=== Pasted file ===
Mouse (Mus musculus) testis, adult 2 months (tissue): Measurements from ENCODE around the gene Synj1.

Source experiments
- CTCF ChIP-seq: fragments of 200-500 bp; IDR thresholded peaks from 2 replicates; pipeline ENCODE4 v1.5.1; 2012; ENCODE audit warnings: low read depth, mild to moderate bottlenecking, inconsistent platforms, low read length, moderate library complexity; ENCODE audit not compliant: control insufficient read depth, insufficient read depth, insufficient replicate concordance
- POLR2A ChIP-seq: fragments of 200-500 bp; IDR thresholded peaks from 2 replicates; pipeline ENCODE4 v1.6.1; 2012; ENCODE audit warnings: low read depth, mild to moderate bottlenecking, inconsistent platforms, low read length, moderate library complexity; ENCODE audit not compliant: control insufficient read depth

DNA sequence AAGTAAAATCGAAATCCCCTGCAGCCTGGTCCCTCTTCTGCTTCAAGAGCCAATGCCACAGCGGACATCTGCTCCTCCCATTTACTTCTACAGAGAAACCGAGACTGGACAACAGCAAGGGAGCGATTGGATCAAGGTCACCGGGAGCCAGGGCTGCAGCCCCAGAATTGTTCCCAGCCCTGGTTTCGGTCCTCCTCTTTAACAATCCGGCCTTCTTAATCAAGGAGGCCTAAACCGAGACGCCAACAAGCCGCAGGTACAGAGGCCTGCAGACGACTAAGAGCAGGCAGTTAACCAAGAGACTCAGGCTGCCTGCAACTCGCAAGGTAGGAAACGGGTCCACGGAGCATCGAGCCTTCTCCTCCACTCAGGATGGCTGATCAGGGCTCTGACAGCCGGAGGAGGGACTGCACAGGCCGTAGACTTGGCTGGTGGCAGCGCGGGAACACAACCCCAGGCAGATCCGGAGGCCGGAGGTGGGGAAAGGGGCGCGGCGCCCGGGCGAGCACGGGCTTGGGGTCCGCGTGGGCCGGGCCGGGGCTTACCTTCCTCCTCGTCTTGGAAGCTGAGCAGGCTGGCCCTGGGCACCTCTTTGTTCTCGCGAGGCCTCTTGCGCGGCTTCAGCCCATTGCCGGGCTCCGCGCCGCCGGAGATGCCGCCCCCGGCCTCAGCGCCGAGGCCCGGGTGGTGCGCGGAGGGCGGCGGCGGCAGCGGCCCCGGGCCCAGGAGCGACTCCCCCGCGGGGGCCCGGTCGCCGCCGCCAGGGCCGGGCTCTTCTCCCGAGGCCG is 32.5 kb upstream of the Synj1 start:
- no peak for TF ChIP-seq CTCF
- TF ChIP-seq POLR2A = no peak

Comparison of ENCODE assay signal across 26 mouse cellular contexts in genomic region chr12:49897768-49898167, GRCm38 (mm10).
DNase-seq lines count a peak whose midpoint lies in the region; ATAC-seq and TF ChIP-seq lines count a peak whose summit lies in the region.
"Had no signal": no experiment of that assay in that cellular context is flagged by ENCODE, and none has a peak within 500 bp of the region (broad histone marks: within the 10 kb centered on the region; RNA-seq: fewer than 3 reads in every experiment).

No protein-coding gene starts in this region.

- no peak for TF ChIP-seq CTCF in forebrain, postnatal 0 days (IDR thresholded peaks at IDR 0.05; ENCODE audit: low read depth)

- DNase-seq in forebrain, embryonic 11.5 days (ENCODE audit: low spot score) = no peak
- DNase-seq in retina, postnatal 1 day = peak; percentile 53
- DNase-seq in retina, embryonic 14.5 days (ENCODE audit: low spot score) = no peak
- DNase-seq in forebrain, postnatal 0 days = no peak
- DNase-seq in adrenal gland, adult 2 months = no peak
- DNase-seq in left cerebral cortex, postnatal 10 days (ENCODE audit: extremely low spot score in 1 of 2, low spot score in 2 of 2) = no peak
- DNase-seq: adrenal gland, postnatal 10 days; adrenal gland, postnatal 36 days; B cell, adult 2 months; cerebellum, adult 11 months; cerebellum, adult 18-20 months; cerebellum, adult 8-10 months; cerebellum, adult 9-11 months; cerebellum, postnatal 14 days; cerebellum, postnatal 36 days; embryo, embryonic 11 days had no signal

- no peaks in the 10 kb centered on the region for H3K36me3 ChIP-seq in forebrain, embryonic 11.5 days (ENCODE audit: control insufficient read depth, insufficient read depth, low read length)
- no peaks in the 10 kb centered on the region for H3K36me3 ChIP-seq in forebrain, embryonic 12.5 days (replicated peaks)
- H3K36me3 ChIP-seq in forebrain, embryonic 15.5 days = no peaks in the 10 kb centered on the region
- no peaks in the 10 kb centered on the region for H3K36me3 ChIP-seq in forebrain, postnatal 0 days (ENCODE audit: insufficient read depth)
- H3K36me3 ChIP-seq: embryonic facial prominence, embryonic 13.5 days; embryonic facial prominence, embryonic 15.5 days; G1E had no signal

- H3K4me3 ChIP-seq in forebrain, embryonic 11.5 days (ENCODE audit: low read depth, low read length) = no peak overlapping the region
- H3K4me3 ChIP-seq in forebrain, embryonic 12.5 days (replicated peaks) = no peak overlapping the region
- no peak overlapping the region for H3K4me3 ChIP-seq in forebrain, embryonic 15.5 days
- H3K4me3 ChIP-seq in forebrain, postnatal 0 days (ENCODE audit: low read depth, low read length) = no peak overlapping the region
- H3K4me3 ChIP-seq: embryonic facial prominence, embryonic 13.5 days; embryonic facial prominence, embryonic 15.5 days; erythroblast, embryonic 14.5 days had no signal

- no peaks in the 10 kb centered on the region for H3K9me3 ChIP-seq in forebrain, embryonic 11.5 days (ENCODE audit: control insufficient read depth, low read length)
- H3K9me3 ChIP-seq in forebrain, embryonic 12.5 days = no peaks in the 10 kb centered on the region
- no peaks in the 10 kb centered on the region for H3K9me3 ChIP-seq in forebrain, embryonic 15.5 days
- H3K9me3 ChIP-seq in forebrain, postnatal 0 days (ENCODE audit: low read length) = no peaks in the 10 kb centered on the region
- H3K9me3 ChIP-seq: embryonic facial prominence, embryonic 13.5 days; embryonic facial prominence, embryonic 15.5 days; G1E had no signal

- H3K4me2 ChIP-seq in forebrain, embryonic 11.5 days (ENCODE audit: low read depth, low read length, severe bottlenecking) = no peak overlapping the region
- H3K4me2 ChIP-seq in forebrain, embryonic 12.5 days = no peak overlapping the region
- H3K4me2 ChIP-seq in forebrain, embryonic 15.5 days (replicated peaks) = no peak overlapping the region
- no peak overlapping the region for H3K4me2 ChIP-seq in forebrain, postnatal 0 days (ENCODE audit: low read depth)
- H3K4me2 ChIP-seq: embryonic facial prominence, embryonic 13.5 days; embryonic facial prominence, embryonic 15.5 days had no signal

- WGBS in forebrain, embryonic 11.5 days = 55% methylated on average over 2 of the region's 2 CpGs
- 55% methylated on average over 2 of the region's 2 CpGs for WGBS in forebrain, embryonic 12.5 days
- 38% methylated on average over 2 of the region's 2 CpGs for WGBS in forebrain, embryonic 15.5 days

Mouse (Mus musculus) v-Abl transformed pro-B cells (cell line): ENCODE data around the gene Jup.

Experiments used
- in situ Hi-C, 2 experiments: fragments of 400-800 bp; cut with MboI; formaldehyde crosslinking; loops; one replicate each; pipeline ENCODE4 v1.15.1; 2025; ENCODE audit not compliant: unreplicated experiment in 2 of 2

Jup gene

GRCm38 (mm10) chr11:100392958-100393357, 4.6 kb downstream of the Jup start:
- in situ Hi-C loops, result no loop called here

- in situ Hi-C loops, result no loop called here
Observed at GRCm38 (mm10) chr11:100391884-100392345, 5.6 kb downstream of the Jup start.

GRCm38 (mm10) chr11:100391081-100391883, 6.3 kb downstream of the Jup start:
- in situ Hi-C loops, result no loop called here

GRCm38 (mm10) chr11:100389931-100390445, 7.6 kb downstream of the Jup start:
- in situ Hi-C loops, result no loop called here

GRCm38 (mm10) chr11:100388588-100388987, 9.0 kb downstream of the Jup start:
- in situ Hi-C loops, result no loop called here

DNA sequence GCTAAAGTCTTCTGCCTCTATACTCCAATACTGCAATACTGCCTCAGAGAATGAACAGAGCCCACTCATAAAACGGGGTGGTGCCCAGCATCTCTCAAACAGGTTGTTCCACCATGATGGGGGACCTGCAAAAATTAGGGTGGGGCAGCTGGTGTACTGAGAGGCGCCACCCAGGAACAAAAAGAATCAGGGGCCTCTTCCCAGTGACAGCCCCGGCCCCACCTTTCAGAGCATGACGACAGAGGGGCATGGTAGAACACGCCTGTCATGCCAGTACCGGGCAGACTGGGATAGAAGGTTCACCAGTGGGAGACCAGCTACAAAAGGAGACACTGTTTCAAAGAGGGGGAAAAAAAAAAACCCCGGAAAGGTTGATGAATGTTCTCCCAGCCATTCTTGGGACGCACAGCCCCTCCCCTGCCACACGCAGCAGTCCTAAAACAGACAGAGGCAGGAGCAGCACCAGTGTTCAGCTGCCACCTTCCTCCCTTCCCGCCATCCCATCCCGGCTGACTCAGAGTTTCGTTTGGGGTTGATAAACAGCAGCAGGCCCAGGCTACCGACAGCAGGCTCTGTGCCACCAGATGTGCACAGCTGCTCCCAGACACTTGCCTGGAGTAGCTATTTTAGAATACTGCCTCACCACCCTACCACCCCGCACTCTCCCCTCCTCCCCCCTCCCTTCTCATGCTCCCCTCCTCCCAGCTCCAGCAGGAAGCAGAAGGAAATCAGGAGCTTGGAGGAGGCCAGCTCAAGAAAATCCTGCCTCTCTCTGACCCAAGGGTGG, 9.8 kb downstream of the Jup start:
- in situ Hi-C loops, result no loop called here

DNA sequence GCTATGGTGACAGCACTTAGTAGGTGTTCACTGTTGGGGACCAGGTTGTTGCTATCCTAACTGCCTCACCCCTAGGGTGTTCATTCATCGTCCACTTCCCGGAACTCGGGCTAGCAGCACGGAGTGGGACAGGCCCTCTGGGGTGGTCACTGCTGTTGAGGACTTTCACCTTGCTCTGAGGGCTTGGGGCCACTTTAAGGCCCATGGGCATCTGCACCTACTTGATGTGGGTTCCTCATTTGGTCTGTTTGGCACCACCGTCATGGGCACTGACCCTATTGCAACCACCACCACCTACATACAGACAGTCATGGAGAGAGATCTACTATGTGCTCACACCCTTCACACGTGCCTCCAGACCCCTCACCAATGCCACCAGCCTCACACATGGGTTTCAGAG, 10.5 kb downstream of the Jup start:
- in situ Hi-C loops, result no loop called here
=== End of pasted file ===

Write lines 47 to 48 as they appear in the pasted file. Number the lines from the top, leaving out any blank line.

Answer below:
GRCm38 (mm10) chr11:100392958-100393357, 4.6 kb downstream of the Jup start:
- in situ Hi-C loops, result no loop called here